Restore partition When you install Lion, the system automatically creates a special startup partition on your hard drive. This means that, if something messes up the contents of your hard drive (but doesn't physically damage the drive), you can reboot, hold down the Option key, and then boot into the restore partition. From there you can run Disk Utility, reinstall Lion, wipe the drive and restore from a Time Machine volume, or even load up Safari and browse the Web for troubleshooting advice. It's not a feature that will help you in the event of a catastrophic hardware failure, but it's a great backup for those times when the contents of your drive get hinky.

Is it stable?

I've been using the final version of Lion for weeks now and have seen very few bugs. It's been a comfortable ride. That said, this is Mac OS X version 10.7.0--note the zero at the end. If you are someone who wants to try out the cool new features of Lion today, by all means take the plunge. But back up your drive first, in case you need to fall back to Snow Leopard. And on systems where you do critical and time-sensitive work, you might be best advised to wait a little while until the developers of your most vital apps certify that they're good to go with Lion. No new system release is without its quirks. As stable as this release has been for me, it's a major update and you should proceed with caution. I've upgraded my work iMac and my MacBook Air to Lion; the home iMac that my wife and kids use will remain at Snow Leopard for a little while longer, just in case.

Macworld's buying advice

After a long period of relative stability on the Mac, Lion is a shock to the system. It's a radical revision, motivated in part by the vast influx of new Mac users coming to the platform from iOS, that makes the Mac a friendlier computer. Veteran Mac users who don't like those changes can turn many of them off, or just opt not to use them.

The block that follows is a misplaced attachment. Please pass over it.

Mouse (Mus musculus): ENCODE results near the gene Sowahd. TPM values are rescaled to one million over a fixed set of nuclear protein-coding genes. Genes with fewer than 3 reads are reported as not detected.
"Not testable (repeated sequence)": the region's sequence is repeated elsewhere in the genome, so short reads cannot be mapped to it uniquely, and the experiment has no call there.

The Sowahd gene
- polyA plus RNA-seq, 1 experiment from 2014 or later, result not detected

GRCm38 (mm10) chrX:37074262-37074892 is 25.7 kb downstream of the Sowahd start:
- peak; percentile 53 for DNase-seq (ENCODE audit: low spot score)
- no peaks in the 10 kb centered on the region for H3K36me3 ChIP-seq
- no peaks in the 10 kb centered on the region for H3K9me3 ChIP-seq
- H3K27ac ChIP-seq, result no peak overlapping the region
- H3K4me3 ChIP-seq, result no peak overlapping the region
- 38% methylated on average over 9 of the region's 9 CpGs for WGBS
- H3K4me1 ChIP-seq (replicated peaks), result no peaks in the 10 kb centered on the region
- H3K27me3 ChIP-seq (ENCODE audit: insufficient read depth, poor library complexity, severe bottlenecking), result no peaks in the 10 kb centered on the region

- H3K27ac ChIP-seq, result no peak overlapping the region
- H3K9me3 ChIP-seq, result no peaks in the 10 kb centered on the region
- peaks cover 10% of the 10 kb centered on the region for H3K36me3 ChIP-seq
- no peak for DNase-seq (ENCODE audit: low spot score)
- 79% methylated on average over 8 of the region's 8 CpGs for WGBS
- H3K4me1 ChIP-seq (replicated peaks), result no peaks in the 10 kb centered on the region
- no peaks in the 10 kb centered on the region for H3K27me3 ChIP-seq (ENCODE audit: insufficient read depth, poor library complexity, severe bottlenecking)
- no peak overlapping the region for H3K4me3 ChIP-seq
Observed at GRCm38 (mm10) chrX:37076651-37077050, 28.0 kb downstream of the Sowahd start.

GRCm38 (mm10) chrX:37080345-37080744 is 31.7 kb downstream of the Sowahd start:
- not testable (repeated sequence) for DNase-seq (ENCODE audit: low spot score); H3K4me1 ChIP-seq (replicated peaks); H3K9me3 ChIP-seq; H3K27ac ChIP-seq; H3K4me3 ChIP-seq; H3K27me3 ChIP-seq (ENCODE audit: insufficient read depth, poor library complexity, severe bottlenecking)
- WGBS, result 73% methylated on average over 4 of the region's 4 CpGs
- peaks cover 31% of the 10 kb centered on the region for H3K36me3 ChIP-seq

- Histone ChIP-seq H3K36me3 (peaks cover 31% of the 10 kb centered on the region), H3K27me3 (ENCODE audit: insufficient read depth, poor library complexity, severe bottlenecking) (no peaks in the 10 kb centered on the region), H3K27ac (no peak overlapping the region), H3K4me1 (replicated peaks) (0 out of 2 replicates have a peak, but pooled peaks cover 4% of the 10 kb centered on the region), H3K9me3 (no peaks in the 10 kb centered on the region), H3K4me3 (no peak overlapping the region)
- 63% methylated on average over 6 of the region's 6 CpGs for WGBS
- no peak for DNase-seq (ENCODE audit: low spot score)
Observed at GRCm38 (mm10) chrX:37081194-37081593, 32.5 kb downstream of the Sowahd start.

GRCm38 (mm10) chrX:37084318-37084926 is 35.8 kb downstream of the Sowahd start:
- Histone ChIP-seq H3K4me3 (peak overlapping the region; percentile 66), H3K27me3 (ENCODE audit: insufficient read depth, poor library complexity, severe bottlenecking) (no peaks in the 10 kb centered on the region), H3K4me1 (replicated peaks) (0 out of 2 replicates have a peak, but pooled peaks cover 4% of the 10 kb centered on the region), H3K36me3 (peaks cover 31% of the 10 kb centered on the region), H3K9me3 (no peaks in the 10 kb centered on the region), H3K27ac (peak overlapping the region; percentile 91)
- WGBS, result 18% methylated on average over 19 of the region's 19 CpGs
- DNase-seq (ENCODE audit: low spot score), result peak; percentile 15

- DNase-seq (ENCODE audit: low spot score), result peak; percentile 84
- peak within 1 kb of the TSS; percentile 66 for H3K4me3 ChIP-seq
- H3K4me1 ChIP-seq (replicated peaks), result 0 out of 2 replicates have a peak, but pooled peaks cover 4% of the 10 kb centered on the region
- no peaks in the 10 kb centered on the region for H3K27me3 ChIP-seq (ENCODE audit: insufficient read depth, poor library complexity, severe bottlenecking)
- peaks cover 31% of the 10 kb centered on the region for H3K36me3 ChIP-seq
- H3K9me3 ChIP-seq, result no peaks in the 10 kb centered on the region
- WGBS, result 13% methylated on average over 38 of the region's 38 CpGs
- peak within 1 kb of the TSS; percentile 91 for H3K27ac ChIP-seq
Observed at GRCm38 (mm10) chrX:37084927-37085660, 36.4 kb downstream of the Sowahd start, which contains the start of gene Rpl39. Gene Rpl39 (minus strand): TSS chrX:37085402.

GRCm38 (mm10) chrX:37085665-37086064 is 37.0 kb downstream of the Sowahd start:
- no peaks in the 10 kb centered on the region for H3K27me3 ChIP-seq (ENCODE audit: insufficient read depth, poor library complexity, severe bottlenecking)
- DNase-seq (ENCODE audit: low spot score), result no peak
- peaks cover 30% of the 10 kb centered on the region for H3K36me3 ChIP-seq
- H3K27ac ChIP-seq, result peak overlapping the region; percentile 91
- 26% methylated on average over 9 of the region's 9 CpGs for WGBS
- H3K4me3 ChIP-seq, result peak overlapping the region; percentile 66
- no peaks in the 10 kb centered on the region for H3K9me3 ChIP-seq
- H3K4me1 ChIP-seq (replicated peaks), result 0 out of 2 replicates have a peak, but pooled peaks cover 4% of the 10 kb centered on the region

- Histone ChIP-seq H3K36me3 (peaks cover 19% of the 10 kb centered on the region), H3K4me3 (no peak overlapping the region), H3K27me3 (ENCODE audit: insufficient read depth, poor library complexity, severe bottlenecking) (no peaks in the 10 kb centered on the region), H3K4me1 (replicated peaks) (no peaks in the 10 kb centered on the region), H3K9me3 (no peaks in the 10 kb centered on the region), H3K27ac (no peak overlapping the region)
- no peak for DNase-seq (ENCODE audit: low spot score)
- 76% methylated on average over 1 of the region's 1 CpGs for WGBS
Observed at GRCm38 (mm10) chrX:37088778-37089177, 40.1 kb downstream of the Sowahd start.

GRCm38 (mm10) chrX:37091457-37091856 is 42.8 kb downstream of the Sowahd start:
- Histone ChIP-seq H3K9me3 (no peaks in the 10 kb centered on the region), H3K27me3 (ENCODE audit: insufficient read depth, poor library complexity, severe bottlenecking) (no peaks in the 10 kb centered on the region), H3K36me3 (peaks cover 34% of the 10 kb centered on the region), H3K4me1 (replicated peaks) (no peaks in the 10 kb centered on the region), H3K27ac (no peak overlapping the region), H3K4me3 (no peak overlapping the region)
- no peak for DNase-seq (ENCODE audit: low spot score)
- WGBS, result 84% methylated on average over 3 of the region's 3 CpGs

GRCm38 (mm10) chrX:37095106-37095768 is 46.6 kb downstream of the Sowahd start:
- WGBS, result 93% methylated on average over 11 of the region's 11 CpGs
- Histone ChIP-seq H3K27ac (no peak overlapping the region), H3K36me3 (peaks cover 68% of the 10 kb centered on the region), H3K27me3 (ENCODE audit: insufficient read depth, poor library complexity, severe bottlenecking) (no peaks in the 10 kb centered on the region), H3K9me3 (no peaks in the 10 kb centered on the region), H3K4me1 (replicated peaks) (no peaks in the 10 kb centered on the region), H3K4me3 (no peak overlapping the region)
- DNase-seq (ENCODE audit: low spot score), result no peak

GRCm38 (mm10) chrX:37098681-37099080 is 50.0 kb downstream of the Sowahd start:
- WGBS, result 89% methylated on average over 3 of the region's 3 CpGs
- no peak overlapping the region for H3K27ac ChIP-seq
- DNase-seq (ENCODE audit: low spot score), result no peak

Auto Save, Versions, and Resume should together reduce the amount of time you spend managing files, so you can focus on the more important task of actually using them. Mission Control sweeps several window-management initiatives into a more cohesive whole. The new search system in Finder and Mail is so good you'll wish it was in Spotlight too. Finder's All My Files view is a handy way to quickly get a grasp on what's new and changed on your Mac. Mail's upgrade is impressive, especially its expanded view of conversations and related messages.

On the downside, Launchpad owes a bit too much to the iOS, limiting its utility, and it's too hard to organize apps. Full-screen apps have potential, but only if developers embrace the format and truly re-invent their interfaces; even then, users of multiple monitors will find that those interfaces waste perfectly good screen-space. And Apple's reliance on a downloaded installer app causes needless complications, especially when a hard drive dies.

Can novice users fresh from the Apple Store and grizzled Mac vets who have been pounding out Terminal commands since 2001 share one operating system without driving each other crazy? It's an interesting question. With Lion, Apple seems to be doing a fine job of adding novice features without making them too maddening for more comfortable users. That's good, because novices become veterans over time.

In the past, Apple has charged $129 for upgrades with far fewer improvements than this--and that price upgraded just a single system. At $30 for all the Macs in your world, the only reason not to upgrade to Lion is because you rely on old PowerPC-based apps that won't run on it. Otherwise, it's a more than fair price for a great upgrade.